March 6, 2017. Members of the Gardiner family were working cattle on their ranch in southwest Kansas when they started to smell smoke. Little did they know that almost their entire ranch was about to be consumed by the largest wildfire in the history of Kansas.
In the last two weeks, we’ve learned about Mark, Greg and Garth Gardiner who operate Gardiner Angus Ranch. They were at the epicenter of this disastrous fire in 2017.
In February 2017, an ice storm loosened overhead power lines in Oklahoma. When high winds arose in March, the lines banged together, arced and started to melt, causing sparks which set fire to the dry grass below.
How can beef be better? How can producers be compensated for improved quality? Those vexing questions were facing the cattle industry in the 1990s when an innovative group of producers tackled those issues head on. Their work became a success story in building demand by responding to customer needs.
Last week we learned about Mark Gardiner of Gardiner Angus Ranch. He told us about changes in beef marketing through the years.
As mentioned, the 1990s were a challenging time for the beef industry. Beef demand had fallen, compared to other proteins. Industry leaders commissioned a national beef quality audit, and the results were not good. “The audit said that one in four beef eaters was not getting a good steak,” Mark Gardiner said. “We were losing beef demand left and right.” The cattlemen felt they were being taken advantage of in the marketplace by the beef packers and wanted to capture more of the processing value.
From a dugout to data. From cowboying to customer service. From grassland to global food. Those terms describe the progression of a remarkable family ranching enterprise located in rural southwest Kansas. It’s today’s Kansas Profile.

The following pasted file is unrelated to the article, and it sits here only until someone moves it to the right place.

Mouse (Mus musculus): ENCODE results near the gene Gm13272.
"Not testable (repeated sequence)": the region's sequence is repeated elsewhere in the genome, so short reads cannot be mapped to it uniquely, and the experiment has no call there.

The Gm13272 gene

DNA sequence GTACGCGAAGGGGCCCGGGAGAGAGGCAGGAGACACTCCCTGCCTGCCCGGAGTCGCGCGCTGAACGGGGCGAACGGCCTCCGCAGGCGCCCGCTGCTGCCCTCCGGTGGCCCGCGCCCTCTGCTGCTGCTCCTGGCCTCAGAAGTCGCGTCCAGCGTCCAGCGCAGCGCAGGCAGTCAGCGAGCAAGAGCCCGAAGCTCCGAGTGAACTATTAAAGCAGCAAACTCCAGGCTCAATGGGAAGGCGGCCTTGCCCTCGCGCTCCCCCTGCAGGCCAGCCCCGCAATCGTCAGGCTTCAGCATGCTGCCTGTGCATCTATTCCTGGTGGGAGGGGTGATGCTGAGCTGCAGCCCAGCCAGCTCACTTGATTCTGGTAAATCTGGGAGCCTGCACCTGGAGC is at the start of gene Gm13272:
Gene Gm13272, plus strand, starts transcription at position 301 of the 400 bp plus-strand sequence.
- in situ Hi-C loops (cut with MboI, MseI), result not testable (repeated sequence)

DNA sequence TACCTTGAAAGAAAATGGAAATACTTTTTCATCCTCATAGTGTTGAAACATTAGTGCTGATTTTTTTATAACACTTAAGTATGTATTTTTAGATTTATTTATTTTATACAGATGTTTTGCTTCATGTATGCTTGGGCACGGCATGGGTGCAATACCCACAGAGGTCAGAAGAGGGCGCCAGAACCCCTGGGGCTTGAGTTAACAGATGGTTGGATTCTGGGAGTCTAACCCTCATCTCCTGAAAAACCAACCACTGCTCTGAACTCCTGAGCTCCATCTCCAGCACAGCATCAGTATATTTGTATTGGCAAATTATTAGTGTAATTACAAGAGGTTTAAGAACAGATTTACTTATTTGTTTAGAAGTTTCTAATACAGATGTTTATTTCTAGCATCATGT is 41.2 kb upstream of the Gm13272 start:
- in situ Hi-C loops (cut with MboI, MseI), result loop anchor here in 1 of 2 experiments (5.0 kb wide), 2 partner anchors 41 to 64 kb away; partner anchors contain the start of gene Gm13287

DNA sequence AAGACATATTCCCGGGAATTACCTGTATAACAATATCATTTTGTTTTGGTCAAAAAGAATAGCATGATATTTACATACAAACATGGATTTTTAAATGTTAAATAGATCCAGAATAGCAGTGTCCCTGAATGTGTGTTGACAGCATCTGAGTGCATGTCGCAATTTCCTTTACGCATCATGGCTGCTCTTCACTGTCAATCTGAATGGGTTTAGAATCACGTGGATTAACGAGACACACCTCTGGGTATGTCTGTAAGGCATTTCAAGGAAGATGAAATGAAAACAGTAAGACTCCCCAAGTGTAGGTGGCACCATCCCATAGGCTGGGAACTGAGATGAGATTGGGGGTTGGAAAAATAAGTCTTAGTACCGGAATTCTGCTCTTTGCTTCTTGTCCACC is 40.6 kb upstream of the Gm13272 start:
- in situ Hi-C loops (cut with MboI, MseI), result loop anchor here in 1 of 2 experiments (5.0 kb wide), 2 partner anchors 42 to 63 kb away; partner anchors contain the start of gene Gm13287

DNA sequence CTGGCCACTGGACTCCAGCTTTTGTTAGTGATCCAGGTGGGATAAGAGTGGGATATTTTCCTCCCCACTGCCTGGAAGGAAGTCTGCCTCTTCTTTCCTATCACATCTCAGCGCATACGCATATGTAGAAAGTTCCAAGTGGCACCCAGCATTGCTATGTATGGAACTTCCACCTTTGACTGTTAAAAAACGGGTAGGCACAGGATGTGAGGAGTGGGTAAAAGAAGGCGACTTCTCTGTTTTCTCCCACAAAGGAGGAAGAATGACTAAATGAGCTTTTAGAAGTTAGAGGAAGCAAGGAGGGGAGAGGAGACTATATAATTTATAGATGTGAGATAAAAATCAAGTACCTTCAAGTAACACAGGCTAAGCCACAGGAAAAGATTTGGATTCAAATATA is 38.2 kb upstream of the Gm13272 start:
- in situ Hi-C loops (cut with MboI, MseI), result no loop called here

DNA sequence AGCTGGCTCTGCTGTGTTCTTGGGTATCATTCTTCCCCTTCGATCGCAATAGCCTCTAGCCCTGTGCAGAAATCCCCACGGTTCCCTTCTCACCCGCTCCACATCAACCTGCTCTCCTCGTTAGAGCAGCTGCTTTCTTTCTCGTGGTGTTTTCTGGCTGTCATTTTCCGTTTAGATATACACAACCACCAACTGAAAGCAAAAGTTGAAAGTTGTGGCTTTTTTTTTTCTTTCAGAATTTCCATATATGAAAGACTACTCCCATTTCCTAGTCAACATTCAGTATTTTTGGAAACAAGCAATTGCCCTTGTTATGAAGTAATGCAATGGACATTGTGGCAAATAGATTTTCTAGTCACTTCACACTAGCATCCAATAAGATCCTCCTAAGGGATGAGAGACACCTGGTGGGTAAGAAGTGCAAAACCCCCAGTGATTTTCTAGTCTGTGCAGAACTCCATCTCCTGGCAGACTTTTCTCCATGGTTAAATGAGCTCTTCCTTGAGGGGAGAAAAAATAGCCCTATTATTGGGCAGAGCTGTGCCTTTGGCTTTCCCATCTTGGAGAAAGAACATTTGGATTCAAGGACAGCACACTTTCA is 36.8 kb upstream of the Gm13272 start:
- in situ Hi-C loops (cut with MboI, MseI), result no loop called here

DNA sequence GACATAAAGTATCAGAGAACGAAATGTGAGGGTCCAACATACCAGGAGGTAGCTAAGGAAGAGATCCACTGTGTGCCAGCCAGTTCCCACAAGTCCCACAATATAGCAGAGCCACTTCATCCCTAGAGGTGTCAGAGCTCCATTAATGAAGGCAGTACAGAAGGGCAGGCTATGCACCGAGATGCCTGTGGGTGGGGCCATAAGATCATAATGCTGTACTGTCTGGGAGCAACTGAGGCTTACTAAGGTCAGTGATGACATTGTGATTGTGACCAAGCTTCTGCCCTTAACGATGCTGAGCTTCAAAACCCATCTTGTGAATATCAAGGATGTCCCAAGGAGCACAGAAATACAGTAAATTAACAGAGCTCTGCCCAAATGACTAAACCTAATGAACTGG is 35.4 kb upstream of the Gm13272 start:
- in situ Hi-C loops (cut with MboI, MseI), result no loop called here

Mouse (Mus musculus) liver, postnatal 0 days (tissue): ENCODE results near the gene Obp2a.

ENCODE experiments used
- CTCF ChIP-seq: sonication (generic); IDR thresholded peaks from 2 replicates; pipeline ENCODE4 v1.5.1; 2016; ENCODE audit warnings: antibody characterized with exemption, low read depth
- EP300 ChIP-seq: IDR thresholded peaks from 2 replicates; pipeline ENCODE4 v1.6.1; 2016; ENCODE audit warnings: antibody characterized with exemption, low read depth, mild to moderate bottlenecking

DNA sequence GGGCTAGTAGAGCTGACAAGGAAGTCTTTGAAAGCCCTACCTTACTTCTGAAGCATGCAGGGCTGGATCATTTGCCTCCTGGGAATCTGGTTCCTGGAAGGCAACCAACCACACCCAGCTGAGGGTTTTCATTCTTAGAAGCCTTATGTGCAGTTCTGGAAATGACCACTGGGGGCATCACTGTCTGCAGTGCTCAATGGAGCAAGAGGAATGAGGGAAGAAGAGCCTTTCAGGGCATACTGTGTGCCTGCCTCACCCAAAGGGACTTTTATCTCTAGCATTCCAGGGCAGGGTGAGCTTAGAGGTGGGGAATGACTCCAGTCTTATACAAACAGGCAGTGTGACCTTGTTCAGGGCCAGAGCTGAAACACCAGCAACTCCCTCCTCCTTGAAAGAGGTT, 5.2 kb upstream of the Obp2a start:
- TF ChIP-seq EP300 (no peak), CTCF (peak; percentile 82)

Mark, Greg and Garth Gardiner and their families operate Gardiner Angus Ranch in Clark County, Kansas. They have deep roots and rich heritage in the Kansas cattle business.
In 1885, the Gardiners were among the families who came to southwest Kansas by covered wagon. They lived in a dugout for nine years on their homesteaded 160 acres where their son Ralph was born in 1889. In the 1920s, Ralph put together the Gardiner ranch which was passed on to his son Henry and wife Nan after Henry graduated from Kansas State.
Ron Wilson, director of the Huck Boyd National Institute for Rural Development at Kansas State University writes Kansas Profile. The weekly posts highlight individuals or companies in rural Kansas who are making a difference to their community and state.
The Huck Boyd National Institute for Rural Development is a public / private partnership between Kansas State University and the Huck Boyd Foundation. The mission of the institute is to help rural people help themselves. Learn more at www.huckboydinstitute.org.